The hostile environment: woman reporting rape to police arrested on immigration charges
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"A woman who reported being kidnapped and raped over a six month period to the police was arrested as she sought care, Politics.co.uk can reveal.
The shocking case reveals how far Theresa May's 'hostile environment' towards immigrants has gone and raises serious questions about whether immigration enforcement practices are now discouraging the victims of crimes from reporting them to the police."
See: Woman reports rape to police - and is arrested on immigration charges (politics.co.uk, link). The article continues:
"The woman, who was five months pregnant at the time of her arrest, attended a London police station in March to report that she had been kidnapped and raped in Germany between September 2016 and March 2017.
Officers took her to the Havens sexual assault centre, which provides care for women who have been sexually assaulted.
But while there, she was suddenly arrested and taken into custody at an east London police station. She was then interrogated over her immigration status."
See also: I cant eat or sleep: the woman threatened with deportation after 50 years in Britain (The Guardian, link):
"Paulette Wilson had been in Britain for 50 years when she received a letter informing her that she was an illegal immigrant and was going to be removed and sent back to Jamaica, the country she left when she was 10 and has never visited since.
Last month, she spent a week at Yarls Wood detention centre before being sent to the immigration removal centre at Heathrow, where detainees are taken just before they are flown out of the country. It was only a last-minute intervention from her MP and a local charity that prevented a forced removal. She has since been allowed to return home, but will have to report again to the Home Office in early December and is still worried about the possibility of renewed attempts to remove her."
And: Removal Windows, Injunctions and Out of Country Appeals: The Acceleration of Enforced Removals (Free Movement, link):
"At the beginning of this month the Home Office brought into force new guidance on the suspension of removal directions for pending judicial reviews. There are two crucial changes to the policy:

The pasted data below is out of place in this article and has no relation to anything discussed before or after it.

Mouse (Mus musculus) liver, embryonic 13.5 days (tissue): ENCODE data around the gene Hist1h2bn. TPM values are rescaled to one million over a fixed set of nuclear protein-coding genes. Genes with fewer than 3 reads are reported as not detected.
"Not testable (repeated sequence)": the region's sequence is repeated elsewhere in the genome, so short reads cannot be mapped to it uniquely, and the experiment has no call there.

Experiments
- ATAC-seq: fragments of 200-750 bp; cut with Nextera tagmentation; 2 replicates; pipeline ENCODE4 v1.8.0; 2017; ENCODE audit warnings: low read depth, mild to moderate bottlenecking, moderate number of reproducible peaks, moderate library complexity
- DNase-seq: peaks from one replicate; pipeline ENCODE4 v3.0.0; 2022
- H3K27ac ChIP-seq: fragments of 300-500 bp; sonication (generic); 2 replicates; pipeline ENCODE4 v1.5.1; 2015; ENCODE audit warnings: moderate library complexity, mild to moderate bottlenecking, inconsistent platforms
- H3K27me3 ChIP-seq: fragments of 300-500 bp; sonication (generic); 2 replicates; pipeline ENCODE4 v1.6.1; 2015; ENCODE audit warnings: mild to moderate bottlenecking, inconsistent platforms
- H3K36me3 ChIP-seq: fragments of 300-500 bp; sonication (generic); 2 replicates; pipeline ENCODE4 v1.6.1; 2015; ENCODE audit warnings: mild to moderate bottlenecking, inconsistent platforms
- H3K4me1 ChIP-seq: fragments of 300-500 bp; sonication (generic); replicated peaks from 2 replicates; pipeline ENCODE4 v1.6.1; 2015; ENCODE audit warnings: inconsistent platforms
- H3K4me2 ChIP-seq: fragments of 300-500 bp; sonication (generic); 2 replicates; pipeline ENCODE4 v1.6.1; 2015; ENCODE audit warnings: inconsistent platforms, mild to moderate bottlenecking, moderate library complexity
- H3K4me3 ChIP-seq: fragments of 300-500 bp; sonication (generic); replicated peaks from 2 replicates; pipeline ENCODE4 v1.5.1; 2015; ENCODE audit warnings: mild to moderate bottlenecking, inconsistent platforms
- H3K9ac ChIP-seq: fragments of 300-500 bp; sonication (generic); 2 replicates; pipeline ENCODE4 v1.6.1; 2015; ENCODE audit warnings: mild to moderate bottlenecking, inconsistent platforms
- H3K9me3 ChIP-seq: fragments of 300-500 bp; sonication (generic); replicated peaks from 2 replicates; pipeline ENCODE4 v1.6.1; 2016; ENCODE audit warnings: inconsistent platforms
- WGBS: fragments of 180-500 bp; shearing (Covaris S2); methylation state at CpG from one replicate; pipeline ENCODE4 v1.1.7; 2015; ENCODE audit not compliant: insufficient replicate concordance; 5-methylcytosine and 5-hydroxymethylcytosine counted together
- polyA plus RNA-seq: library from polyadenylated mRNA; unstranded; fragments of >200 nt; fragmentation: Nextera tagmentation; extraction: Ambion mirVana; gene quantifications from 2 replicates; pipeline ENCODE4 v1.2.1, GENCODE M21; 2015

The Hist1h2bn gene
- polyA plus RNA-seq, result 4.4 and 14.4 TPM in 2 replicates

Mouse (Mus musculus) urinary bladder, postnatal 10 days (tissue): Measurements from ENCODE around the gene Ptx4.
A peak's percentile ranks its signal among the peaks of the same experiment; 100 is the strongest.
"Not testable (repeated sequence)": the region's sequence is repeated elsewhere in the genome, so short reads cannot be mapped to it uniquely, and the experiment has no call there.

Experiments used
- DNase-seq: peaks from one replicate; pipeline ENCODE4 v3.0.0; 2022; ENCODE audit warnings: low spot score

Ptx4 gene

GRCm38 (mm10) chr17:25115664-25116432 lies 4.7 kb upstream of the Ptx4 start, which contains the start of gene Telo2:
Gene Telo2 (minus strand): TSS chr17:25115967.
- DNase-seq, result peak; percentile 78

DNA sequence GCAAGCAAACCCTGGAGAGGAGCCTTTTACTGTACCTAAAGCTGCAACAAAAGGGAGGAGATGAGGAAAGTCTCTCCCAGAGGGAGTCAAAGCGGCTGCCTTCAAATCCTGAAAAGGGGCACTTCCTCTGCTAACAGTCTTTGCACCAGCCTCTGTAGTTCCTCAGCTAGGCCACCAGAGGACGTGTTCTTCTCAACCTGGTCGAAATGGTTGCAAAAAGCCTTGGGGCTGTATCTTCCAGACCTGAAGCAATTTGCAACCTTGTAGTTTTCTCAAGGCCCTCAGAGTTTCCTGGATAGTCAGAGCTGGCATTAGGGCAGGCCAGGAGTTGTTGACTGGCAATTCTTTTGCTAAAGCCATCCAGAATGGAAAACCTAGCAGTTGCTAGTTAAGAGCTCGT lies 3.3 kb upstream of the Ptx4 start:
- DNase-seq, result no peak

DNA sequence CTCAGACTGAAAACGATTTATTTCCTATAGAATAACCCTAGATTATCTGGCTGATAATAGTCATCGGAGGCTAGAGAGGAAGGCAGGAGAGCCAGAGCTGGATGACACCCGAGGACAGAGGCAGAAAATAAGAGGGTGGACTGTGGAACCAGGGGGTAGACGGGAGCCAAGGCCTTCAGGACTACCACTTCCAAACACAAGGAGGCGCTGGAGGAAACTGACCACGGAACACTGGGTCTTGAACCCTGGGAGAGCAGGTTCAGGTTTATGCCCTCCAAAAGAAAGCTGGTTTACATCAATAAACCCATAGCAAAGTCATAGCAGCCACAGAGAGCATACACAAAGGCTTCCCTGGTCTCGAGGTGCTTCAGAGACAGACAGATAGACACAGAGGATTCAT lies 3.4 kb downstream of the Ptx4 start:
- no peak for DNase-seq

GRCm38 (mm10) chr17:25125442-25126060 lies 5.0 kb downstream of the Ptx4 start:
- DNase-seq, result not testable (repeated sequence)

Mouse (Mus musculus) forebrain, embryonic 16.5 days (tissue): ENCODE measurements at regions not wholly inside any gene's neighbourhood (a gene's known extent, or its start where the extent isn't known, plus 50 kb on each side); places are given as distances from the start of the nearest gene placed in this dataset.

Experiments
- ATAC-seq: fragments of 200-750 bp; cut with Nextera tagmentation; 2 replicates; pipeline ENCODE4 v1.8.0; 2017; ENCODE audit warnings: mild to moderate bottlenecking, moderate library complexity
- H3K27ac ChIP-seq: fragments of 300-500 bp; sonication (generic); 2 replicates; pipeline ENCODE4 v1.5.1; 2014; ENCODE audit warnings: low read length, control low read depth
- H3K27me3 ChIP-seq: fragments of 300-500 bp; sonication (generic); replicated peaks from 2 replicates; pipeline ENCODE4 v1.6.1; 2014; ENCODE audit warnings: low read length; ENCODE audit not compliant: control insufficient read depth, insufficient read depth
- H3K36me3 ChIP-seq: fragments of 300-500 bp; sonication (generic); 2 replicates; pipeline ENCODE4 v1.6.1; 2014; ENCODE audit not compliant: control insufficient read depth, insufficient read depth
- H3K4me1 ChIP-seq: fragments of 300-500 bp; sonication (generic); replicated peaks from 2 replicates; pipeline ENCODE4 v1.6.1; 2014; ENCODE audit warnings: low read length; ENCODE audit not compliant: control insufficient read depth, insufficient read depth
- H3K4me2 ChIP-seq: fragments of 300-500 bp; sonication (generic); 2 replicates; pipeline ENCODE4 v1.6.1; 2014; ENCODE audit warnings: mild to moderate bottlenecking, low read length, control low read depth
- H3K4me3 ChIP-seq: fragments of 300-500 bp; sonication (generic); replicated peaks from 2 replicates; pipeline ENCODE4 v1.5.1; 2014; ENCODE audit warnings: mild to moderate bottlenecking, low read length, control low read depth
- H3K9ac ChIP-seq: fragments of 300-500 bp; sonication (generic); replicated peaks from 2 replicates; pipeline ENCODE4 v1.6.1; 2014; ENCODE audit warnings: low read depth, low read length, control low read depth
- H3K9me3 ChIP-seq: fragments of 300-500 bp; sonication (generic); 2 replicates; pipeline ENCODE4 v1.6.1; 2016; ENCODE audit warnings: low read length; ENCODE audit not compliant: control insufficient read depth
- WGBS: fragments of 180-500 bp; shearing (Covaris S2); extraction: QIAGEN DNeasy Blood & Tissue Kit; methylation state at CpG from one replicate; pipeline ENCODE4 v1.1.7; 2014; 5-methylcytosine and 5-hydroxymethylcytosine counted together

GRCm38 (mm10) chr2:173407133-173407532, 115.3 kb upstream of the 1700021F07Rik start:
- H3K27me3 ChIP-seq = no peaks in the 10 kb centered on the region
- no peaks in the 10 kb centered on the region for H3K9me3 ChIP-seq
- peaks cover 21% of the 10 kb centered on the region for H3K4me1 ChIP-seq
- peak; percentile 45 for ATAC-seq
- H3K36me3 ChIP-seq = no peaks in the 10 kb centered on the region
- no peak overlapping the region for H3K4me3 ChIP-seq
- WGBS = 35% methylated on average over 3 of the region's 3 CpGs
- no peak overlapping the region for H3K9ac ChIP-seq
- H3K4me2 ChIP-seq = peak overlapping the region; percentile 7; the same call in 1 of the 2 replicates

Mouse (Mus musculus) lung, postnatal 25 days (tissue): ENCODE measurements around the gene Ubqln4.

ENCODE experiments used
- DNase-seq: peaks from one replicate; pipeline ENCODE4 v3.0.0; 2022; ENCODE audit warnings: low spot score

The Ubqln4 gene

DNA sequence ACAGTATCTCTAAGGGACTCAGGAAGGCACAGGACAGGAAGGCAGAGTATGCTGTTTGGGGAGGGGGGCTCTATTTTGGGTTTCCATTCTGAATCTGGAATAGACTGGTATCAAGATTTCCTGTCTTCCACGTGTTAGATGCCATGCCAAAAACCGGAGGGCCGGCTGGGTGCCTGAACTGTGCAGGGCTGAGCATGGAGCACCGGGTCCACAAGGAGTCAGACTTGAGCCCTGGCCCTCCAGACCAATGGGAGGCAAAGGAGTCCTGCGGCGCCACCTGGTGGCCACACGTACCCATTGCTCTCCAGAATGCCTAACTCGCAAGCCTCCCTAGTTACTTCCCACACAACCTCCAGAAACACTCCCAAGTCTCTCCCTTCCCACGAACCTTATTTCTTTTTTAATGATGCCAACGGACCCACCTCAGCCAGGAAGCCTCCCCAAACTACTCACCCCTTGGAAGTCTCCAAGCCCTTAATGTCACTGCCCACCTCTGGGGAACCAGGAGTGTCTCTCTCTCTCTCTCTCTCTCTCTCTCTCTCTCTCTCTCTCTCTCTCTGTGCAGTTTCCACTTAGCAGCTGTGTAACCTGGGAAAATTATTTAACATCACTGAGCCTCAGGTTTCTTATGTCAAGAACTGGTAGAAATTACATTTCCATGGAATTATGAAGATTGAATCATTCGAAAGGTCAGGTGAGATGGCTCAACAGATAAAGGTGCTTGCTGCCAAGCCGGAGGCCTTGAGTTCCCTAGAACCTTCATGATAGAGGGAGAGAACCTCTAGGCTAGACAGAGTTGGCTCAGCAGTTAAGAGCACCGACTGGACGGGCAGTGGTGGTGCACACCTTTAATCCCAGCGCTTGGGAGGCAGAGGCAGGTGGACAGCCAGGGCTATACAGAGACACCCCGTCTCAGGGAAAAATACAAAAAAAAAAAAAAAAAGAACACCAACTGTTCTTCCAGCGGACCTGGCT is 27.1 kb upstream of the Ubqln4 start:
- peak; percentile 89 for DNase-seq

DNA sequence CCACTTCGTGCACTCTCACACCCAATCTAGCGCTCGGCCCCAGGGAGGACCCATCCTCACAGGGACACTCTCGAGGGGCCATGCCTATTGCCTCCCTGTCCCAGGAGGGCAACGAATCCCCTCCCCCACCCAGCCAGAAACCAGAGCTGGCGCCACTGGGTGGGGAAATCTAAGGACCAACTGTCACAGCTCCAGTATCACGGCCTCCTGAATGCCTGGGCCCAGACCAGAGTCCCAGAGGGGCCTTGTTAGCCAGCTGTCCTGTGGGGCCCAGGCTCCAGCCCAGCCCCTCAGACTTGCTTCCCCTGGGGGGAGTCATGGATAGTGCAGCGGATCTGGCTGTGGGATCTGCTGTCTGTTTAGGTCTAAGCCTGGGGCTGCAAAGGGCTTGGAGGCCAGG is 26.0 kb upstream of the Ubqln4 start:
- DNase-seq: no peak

(1) At present, when a judicial review is brought within 3 months of a previous judicial review or appeal, the Home Office will only suspend removal on receipt of an injunction. This period is now extended to 6 months.
(2) The second is new, building on the new removals process established by the Immigration Act 2014. Where a person is notified that they are liable to removal, the Home Office gives 7 days (or 72 hours if a person is in detention) notice period before removal. During this notice period, the person can seek legal advice regarding their liability for removal. This is followed by a 3 month removal window during which the person can be removed without further notice. The Home Office will now not normally suspend removal where a judicial review is brought within the 3 month removal window unless an injunction is granted."
And in detail: 'Hostile environment': the hardline Home Office policy tearing families apart (The Guardian, link):
"Since the EU referendum, detentions and enforced removals of all foreign nationals, including EU citizens, have risen sharply. Analysis of government data shows deportations of EU citizens are at their highest since records began, with 5,301 EU nationals removed during the year ending June 2017, an increase of 20% on the previous 12 months. More broadly, the number of EU citizens detained has increased sixfold since 2009. Critics believe that Brexit has, in effect, given the Home Office the green light to target Europeans in the UK.
Relentlessly, inexorably, any British citizen who has simply had the temerity to fall in love with a foreigner and wishes to live in the country of their birth with their family is finding themselves at the wrong end of an uncaring bureaucracy. As is anyone living in the UK without the right paperwork, even if that paperwork was given to them when they moved here as children. As is any foreign national who finds themselves accused of wrongdoing, even if they dispute the accusations and have been living an organised, tax-paying life here in the UK for many years. Or any EU national who, thanks to legislation last year, is found sleeping rough.
The tactics, however, are multiplying: landlords are now required to carry out checks on tenants immigration status. Hospitals, community interest companies and charities receiving NHS funds must conduct ID checks on patients before treatment in order to bill them if they are found not eligible for NHS care. From January, banks and building societies will be compelled to carry out immigration checks on the owners of 70m current accounts."
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